0 Likes

Sunderland
England

Situated on the North Bank of the River Wear, between the Wear Bridge and Sunderland University's St. Peter's campus, resides the impressive art installation "Shadows in Another Light" which takes up approximately 200 metres of the walkway.

When viewed through the adjacent telescope, the shadow of a ship crane can be been seen through a convex mirror situated at the base of the tree sculpture. This shadow being formed by dark segments cleverly integrated onto the light paving.  

comments powered by Disqus

Paul Keating
University Of Sunderland
Paul Keating
National Glass Centre Sunderland
Paul Keating
NGC Sunderland Glass Roof
Andy Martin
Silver Sunbeam Tintype Studio No.1 (19, Villiers Street, Sunderland)
Paul Keating
Mowbray Gardens
Andy Martin
Dun Cow Pub Interior, Sunderland
Paul Keating
Sunderland Marina
Paul Keating
Sunderland Marine Activities Centre
Paul Keating
High Tide Sculptures on Roker Beach
Andy Martin
Hahnemann Court Foyer - Southwick, Sunderland
Paul Keating
Souter Lighthouse
Gary Davies
Souter Lighthouse, South Tyneside
Simon Krezelok
Horses
Tom Hurley
Cockwood Wreck
Christian Laheyne
Mhamid - Bivouac under the Stars
Sergej Esnault
Sunrise over Saharan desert Erg Chebbi - Morocco
Andrea Biffi
Howth harbour on Irish Sea
Roy Alvarez
Sheikh Zayed Grand Mosque Main Ground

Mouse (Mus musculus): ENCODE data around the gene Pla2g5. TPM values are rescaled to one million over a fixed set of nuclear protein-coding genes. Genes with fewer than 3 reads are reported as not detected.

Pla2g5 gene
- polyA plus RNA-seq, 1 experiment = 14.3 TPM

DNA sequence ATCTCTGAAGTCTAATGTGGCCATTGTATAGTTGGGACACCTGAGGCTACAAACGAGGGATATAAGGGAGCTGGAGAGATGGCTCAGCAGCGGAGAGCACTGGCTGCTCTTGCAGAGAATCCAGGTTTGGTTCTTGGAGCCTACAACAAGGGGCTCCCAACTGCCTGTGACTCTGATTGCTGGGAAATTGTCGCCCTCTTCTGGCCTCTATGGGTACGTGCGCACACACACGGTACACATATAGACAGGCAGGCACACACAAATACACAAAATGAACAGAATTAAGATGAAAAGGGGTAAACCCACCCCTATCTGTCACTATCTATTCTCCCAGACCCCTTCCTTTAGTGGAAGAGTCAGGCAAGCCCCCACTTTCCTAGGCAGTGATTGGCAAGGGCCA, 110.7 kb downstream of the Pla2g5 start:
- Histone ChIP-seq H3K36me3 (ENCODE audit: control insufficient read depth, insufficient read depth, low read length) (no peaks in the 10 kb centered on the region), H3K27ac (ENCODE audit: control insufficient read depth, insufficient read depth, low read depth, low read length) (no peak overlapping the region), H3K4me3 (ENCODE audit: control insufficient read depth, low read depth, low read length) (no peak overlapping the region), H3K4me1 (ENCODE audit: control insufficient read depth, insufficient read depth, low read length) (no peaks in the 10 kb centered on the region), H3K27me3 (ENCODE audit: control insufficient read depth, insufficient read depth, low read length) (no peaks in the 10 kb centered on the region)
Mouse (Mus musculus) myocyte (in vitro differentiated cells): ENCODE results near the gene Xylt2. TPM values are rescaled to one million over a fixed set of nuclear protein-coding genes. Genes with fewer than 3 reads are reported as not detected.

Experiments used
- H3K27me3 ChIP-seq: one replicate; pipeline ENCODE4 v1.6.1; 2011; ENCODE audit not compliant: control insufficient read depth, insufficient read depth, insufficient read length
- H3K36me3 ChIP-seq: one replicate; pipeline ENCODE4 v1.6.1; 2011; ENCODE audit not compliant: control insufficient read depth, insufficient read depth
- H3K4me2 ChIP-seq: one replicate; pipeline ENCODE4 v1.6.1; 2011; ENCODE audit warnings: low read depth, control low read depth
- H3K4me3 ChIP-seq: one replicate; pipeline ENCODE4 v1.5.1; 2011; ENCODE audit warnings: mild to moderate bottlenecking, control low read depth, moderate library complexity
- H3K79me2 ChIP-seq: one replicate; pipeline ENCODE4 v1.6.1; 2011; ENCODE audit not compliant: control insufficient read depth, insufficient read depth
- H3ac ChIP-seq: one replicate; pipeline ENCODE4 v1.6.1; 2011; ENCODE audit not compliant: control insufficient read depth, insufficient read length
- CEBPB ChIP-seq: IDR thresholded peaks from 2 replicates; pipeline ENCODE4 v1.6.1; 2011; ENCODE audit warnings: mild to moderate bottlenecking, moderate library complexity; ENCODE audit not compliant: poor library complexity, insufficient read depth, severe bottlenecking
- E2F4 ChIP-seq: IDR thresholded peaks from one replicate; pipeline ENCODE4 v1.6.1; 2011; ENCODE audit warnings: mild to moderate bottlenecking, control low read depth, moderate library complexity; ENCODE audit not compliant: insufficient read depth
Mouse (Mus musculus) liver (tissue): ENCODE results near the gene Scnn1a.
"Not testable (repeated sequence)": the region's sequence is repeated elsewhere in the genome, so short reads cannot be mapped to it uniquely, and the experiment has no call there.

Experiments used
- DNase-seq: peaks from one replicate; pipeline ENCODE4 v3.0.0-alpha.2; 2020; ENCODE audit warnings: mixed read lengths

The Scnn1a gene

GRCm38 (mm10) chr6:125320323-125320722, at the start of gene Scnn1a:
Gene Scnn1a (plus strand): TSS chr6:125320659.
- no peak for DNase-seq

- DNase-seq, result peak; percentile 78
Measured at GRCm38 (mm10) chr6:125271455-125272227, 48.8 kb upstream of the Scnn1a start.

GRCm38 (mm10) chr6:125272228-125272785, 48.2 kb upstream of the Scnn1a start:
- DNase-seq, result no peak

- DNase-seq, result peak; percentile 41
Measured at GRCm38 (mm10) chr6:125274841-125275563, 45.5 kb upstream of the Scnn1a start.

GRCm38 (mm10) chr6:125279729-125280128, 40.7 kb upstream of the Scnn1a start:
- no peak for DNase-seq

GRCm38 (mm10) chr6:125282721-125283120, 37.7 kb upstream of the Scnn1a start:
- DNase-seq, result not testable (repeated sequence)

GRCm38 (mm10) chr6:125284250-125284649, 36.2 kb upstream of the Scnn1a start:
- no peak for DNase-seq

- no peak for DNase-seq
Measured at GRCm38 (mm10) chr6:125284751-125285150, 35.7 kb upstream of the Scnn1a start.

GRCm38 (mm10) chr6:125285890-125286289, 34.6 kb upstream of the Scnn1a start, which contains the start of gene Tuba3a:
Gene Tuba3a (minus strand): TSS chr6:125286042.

Daniel Oi
Outdoor Theatre, Esplanade, Singapore
Pablo Castillo - 360Ecuador
Bartholome-Galápagos
Миша Галян
Yelovoye-lake near Chebarkul (Chelyabinsk region)
Миша Галян
Denton's room
Pablo Castillo - 360Ecuador
Inside the Boing 737-200
Christian Laheyne
Tinmel - The forgotten mosque
Paul Keating
Penshaw Monument
Paul Keating
Durham Panorama
Paul Keating
Saltwell Park
Paul Keating
River Wear
Paul Keating
National Glass Centre Sunderland
Paul Keating
University Of Sunderland
Paul Keating
Tynemouth
Paul Keating
Gateshead 360 tour
Paul Keating
The Sage Gateshead
Paul Keating
The Sage
Paul Keating
Newcastle
Paul Keating
NGC Sunderland Glass Roof
More About Europe

Europe is generally agreed to be the birthplace of western culture, including such legendary innovations as the democratic nation-state, football and tomato sauce.The word Europe comes from the Greek goddess Europa, who was kidnapped by Zeus and plunked down on the island of Crete. Europa gradually changed from referring to mainland Greece until it extended finally to include Norway and Russia.Don't be confused that Europe is called a continent without looking like an island, the way the other continents do. It's okay. The Ural mountains have steadily been there to divide Europe from Asia for the last 250 million years. Russia technically inhabits "Eurasia".Europe is presently uniting into one political and economic zone with a common currency called the Euro. The European Union originated in 1993 and is now composed of 27 member states. Its headquarters is in Brussels, Belgium.Do not confuse the EU with the Council of Europe, which has 47 member states and dates to 1949. These two bodies share the same flag, national anthem, and mission of integrating Europe. The headquarters of the Council are located in Strasbourg, France, and it is most famous for its European Court of Human Rights. In spite of these two bodies, there is still no single Constitution or set of laws applying to all the countries of Europe. Debate rages over the role of the EU in regards to national sovereignty. As of January 2009, the Lisbon Treaty is the closest thing to a European Constitution, yet it has not been approved by all the EU states. Text by Steve Smith.